Name That Ferry!

Jenny Scarborough
Name That Ferry!

Ferries are named for politicians, towns, and bodies of water.

Except the Alpheus W. Drinkwater, which was named for a reporter, and was the best ferry name ever.

Mecklenburg County Representative Charles Jeter said that could change. The Transportation committee seems poised to propose selling naming rights to ferry routes.

"There seems to be consensus in the Senate to toll all ferries. I can't get a rationale," said Transportation Committee Chair John Torbett (Gaston County). "If our counterparts are only looking at revenue, ads are revenue just like tolls."

Torbett, Jeter and Ocracoke's Representative Paul Tine were all on the island Friday morning to hear from island residents, and to share the perspective from Raleigh.

Bill 660, which would legislate uniform tolling on all ferries, is currently before the NC State Senate.

"What we're talking about doing is going to commercialize the ferry system. Y'all got to make sure this is something y'all want to do. If you're comfortable with it, I will work my tail off trying to get it done," said Jeter.

It could go something like this: "This is your Captain speaking. You'll be traveling between Ocracoke and Cedar Island today on the Summer's Eve route. Please feed the seagulls from the stern of the vessel."

Remember Me?
Remember Me?

Transportation Committee Vice Chair Jeter was enjoying his first trip east of I-95, which is free of tolls as it passes through North Carolina. Despite having recently taken his first ride on an NC ferry, Jeter is one of four representatives (including Tine and Torbett) who sponsored House Bill 475, which proposes removing mandatory ferry tolls and expanding the authorization for the ferry division to generate revenues as they see fit.

Jeter praised the turn out of about 50 residents. The room was filled with hotel, restaurant and shop owners, commercial and charter fishermen and women, realtors, educators, volunteer firefighters, EMS personnel, county representatives and officials.

"If I had a session where I was giving out money, I couldn't get this many people in a room," said Jeter. "10% of the town is here. That speaks volumes."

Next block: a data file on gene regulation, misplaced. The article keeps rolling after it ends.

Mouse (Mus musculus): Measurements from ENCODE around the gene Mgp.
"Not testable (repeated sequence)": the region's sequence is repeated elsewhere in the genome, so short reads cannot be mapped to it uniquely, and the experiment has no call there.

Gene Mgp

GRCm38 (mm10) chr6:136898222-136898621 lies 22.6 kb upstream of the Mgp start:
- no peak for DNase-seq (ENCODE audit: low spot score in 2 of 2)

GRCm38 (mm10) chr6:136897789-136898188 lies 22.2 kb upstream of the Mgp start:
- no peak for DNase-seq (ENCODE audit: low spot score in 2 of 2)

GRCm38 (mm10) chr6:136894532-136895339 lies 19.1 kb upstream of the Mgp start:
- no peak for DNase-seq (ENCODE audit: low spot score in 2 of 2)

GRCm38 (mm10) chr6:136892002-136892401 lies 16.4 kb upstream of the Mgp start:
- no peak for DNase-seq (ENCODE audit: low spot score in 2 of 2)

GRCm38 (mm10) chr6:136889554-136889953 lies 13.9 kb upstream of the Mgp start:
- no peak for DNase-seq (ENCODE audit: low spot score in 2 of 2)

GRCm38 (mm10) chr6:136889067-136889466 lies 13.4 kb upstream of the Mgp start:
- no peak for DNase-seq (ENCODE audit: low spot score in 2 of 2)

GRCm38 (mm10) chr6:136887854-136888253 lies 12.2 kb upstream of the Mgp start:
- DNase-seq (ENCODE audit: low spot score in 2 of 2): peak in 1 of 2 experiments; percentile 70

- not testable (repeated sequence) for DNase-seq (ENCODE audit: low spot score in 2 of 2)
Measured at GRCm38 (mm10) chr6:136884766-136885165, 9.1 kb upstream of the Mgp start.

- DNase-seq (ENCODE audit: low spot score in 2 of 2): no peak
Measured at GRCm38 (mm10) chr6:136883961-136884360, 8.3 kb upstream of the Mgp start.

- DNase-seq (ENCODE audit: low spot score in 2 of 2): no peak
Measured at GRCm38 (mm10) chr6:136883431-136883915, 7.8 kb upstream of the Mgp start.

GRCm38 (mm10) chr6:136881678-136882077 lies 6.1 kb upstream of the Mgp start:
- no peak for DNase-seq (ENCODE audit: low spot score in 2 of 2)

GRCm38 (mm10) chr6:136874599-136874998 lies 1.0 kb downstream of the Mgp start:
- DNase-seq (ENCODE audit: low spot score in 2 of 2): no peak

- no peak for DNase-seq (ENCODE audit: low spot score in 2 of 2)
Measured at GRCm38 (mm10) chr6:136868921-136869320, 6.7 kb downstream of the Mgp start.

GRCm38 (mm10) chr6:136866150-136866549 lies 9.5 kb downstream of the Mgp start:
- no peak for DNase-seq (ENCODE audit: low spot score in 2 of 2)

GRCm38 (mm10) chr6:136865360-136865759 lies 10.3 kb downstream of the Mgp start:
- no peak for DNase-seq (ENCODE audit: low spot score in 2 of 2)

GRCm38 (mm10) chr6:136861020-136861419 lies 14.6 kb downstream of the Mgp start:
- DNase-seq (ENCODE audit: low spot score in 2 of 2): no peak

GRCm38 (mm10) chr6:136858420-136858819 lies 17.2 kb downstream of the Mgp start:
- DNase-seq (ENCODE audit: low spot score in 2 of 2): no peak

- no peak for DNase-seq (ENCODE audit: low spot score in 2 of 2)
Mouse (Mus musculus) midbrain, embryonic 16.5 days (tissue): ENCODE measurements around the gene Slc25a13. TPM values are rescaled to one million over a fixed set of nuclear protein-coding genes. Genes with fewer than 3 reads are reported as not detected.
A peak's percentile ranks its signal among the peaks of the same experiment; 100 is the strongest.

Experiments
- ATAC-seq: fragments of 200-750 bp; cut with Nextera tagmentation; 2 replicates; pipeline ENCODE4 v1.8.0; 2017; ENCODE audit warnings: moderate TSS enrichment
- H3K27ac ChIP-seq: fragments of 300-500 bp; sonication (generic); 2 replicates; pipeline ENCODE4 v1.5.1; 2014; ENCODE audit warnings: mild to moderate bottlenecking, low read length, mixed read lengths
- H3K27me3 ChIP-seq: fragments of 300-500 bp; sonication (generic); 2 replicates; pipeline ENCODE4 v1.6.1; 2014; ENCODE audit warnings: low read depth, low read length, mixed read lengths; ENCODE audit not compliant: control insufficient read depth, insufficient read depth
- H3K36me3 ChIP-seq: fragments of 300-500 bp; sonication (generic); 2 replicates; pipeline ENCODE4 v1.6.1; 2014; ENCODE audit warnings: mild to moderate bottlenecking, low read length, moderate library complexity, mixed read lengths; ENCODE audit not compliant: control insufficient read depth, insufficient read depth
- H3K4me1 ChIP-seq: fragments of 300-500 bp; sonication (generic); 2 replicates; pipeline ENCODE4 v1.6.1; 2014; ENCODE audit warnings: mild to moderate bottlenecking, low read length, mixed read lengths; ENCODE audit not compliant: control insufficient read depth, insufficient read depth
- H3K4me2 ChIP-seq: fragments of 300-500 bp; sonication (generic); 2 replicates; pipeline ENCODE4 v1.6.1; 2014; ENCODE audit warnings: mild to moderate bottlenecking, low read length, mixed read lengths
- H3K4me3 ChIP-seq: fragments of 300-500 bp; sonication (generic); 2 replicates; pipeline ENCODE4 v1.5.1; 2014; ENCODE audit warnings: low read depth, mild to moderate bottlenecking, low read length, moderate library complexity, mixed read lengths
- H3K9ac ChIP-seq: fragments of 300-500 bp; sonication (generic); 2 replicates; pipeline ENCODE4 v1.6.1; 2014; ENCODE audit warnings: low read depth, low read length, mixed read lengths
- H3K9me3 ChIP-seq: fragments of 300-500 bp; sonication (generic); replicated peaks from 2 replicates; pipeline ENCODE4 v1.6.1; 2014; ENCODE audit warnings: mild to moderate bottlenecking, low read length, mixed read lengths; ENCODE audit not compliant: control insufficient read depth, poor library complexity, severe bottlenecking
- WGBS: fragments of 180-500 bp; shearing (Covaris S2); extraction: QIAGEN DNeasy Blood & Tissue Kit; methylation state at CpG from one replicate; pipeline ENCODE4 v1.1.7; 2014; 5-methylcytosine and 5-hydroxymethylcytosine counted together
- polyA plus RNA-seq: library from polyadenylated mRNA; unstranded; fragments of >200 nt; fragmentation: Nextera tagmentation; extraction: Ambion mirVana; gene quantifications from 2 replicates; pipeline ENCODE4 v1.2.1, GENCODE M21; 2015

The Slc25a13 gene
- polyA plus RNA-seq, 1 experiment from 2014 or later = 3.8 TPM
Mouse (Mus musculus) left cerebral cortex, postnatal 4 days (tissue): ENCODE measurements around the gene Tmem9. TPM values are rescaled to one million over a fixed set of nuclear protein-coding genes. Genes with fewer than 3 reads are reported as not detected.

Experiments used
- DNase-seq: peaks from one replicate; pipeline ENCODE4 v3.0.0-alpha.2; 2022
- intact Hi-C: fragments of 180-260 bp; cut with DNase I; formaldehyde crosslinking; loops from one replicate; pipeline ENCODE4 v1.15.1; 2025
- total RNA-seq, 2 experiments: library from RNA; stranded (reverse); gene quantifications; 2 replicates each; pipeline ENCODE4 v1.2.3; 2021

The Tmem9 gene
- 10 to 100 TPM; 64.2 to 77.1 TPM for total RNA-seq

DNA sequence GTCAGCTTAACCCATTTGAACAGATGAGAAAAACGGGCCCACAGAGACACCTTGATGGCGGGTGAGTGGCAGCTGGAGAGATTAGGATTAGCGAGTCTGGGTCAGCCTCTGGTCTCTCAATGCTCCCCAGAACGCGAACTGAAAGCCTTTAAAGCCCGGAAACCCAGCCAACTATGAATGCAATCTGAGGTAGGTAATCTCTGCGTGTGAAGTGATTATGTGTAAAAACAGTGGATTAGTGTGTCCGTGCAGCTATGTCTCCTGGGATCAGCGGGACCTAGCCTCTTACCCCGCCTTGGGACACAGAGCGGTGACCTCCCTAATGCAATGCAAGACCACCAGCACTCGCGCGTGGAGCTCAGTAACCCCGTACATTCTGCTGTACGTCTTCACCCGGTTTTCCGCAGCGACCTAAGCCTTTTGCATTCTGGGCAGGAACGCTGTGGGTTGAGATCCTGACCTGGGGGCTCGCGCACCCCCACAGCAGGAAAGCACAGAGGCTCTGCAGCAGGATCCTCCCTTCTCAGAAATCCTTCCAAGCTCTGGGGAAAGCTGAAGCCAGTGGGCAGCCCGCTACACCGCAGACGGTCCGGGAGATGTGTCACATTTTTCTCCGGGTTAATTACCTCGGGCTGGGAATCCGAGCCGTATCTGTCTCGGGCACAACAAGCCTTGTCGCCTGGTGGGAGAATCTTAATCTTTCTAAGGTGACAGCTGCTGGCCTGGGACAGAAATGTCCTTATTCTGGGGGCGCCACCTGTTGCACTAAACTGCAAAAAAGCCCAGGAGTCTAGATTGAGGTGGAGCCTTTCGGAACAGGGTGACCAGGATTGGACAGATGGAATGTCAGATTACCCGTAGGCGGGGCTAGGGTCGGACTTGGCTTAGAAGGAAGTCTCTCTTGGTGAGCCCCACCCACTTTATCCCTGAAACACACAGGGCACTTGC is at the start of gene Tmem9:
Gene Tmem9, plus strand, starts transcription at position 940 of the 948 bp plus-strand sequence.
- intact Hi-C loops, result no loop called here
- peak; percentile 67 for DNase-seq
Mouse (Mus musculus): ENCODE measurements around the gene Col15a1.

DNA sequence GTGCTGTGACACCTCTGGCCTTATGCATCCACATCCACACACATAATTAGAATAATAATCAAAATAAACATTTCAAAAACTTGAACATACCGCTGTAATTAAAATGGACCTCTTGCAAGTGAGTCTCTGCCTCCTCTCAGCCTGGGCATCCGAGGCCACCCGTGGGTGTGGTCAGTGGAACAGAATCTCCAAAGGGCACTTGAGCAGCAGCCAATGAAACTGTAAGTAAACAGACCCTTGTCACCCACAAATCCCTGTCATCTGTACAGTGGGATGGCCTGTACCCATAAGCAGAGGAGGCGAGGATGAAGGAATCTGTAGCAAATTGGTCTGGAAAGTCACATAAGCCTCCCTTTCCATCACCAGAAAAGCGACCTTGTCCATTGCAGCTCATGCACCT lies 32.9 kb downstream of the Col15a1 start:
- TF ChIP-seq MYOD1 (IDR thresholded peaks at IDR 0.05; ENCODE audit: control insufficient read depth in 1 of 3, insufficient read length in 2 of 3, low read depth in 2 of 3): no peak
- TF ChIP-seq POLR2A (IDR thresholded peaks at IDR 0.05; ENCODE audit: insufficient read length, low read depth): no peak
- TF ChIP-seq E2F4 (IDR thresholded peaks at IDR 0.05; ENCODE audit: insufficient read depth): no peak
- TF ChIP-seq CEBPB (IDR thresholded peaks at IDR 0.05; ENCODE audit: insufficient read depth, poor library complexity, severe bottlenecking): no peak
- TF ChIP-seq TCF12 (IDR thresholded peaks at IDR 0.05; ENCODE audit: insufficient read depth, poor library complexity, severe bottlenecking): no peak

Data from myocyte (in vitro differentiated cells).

The Ferry Division has a yearly budget of $38 million, said Director Harold Thomas, who rode over from Cedar Island to attend the meeting. 2011 legislation calls for the Division to raise $5 million annually by tolling five of its seven routes.

Of building and staffing toll booths to generate the $5 million in revenues mandated by law, Torbett said, "The juice ain't worth the squeeze."

The Ferry Division is building toll booths right now. "Once we go down that path we're going to keep going down that path," said Representative Paul Tine, who both represents Ocracoke and vacations here with his family.

Tine characterized the proposal to sell naming rights as "selling out the ferry system, not selling out Ocracoke."

"Is it a complete match? Is it the best? Probably not," said Tine.

The proposed tolls seem "absurd" to Torbett, who said he "is keenly focused on keeping transportation money in the transportation fund."

Not all the funds raised by a motor fuel tax are spent on transportation. Why is this money turned over to the general fund? questioned Ocracoke Civic and Business Secretary Connie Leinbach, who helped coordinate the representatives' visit.

About 50 people, or 5% of the year-round population, met with NC Representatives Tine, Torbett and Jeter.
About 50 people, or 5% of the year-round population, met with NC Representatives Tine, Torbett and Jeter.
Photo courtsey of Lena Donlon

There is enough money in state budgets to not raise tolls, said Torbett. "I honestly believe there is enough money currently there if we are efficient and effective."

There is no major industry on Ocracoke beyond tourism, said Blackbeard's Lodge owner Chip Stevens, as part of his presentation. 60-70% of all taxes raised in Hyde are generated on Ocracoke.

"Visitors love the ferries," said Stevens, adding that ferries and scenic byways attract tourists. He pointed out that idling down Highway 12 rather than bombing through NC on I-95 means more money is spent on meals and lodging, and that ferries are an asset to the state, not a burden.

The ferries are vital to the island economy, and should not be prohibitively expensive, said Stevens. "Restaurants and gift shops depend on day trippers. Nobody will want to stay in our hotels if there's no place to eat and shop."

Hemp Store owner Frank Brown encouraged the representatives to think of the ferries as they would any road or highway.

Looking alert after presumably having had a morning cup at Ocracoke Coffee Co., which he owns, Justin LeBlanc concurred. "These ferries are part of the state transportation infrastructure."

Islanders took advantage of the visit from the Representatives to ask them to vote against Bill 983, which would make red drum, speckled trout, and striped bass illegal to harvest commercially.

After the meeting the elected officials climbed into the Hyde County Transit Van for a mid-morning scud around the island. The next stop on their bi-partisan tour is Pamlico County, where commuter riders are fighting tolls on previously free state ferry routes.

Before a good-natured offer to share Tine's cell phone number, Torbett encouraged residents and visitors to "blister your local representative with your concerns. Call day and night."


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